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Why Mondays Should be Meatless

Why Mondays Should be Meatless

Tami ONeill | Good

The campaign’s philosophy of better health through moderation has sparked a worldwide movement: Already, Meatless Mondays have spread to eight countries—as far away as Brazil and Taiwan. Even celebrities like Simon Cowell, Gwyneth Paltrow, and Paul McCartney have pledged to make their Mondays meatless.

With all the buzz surrounding Meatless Mondays, you may be wondering how you can start your own. Thankfully, going meatless has never been simpler. Ease into plant-based options by selecting a healthful version of your favorite meatless comfort food—perhaps some eggplant parmesan with whole grain pasta or a colorful veggie stir-fry.

After that, expand your horizons by scanning your favorite cookbook or recipe site. You can make Monday the day to try something new by experimenting with an unknown spice, grain or plant-based protein. To ensure that your meal is an event to remember, plan out your menu over the weekend. You’ll save yourself the hassle of missing ingredients come Monday.

Even little ones with picky palates can get involved. The key to success is letting them lend a hand: Studies have shown that kids of all ages are much more likely to eat a new dish if they helped prepare it. Have fun with your family by using a quirky, kid-friendly recipe or by allowing your child to choose the meal’s main ingredient.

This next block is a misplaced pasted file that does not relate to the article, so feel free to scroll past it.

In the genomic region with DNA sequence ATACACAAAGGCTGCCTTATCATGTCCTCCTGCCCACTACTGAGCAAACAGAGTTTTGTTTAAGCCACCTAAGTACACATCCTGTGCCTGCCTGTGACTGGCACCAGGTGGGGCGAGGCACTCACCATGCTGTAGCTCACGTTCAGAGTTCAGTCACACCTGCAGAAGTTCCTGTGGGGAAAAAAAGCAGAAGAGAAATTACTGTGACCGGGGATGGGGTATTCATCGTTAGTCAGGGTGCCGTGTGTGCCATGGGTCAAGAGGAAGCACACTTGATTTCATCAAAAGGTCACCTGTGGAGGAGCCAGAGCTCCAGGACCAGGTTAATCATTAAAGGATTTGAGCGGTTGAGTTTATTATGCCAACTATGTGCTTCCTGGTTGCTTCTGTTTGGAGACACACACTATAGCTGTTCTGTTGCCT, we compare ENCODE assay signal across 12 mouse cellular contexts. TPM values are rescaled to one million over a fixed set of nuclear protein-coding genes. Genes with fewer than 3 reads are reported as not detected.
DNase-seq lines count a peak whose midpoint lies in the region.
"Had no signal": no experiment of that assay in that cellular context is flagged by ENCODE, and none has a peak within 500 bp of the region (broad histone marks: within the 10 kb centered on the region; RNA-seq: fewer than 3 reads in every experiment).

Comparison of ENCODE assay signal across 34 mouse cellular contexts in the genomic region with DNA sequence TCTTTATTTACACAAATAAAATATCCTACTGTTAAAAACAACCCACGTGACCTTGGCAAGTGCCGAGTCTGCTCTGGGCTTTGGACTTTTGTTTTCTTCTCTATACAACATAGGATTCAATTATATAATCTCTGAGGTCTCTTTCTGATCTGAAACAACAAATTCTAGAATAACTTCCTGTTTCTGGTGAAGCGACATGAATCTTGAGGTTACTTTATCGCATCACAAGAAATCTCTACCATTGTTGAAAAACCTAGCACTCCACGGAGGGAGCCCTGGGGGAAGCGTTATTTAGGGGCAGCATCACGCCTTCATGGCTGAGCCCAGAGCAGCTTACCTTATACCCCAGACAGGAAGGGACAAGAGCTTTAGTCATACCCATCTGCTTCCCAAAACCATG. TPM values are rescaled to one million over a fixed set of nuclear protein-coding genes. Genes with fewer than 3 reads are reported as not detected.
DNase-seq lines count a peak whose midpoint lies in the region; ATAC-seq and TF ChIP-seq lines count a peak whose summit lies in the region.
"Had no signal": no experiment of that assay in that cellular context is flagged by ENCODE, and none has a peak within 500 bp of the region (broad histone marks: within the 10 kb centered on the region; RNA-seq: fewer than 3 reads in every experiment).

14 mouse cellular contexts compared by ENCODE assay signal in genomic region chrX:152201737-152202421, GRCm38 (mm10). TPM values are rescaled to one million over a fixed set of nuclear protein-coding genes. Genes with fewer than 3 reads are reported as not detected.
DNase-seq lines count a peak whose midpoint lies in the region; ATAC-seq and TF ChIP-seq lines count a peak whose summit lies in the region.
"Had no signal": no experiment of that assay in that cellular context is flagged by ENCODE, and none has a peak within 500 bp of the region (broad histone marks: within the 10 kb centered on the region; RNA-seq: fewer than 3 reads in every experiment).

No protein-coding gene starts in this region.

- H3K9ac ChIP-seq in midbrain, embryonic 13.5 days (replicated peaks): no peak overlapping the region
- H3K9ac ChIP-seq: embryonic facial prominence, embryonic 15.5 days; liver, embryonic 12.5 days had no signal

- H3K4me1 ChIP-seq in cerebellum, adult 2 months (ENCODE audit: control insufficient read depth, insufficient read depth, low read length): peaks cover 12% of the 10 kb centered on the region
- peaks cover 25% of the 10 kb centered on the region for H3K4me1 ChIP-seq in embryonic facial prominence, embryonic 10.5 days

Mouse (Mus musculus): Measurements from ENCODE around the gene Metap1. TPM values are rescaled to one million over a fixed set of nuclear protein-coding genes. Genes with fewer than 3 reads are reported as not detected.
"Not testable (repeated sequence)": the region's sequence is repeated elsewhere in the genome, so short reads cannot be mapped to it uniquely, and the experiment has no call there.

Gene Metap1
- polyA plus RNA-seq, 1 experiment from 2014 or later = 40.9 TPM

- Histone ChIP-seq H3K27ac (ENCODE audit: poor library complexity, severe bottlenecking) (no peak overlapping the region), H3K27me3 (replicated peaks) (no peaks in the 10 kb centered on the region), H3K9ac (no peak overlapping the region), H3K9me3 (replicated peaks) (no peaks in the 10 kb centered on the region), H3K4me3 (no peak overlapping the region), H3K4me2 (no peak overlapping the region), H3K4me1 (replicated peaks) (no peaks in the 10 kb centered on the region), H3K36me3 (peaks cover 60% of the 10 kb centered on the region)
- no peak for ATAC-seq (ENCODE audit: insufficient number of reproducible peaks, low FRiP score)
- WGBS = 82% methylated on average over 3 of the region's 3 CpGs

Meatless Mondays are also the perfect opportunity to educate your kids about nutrition and healthy habits. In fact, schools across the nation are bringing the program to their cafeterias and classrooms. And best of all, getting your child’s school to observe Meatless Mondays is as simple as saying please.

Elizabeth Pucchini, along with other parents at the Children’s Workshop school in New York City, formed a nutrition committee to ask that its cafeteria go meatless one day a week. To their great surprise, the school agreed. Pucchini encourages parents across the country to bring Meatless Mondays to their schools. “I would advise parents to get involved and know they have the power to demand change. They should arrange a meeting with their school foods manager and speak with them about the changes they want to see on their menu.”

Given our current fast-food culture and desire to return to more wholesome fare, there’s never been a better time to make Mondays meatless. You’ll be surprised by how fun and easy it can be. And once you’ve cooked up your own Meatless Monday, tell your friends, family, and neighbors about the growing movement to make healthier choices, one week at a time.

Tami O’Neill is the assistant editor for The Monday Campaigns, a nonprofit public health initiative. She currently lives, works, and blogs in New York City.

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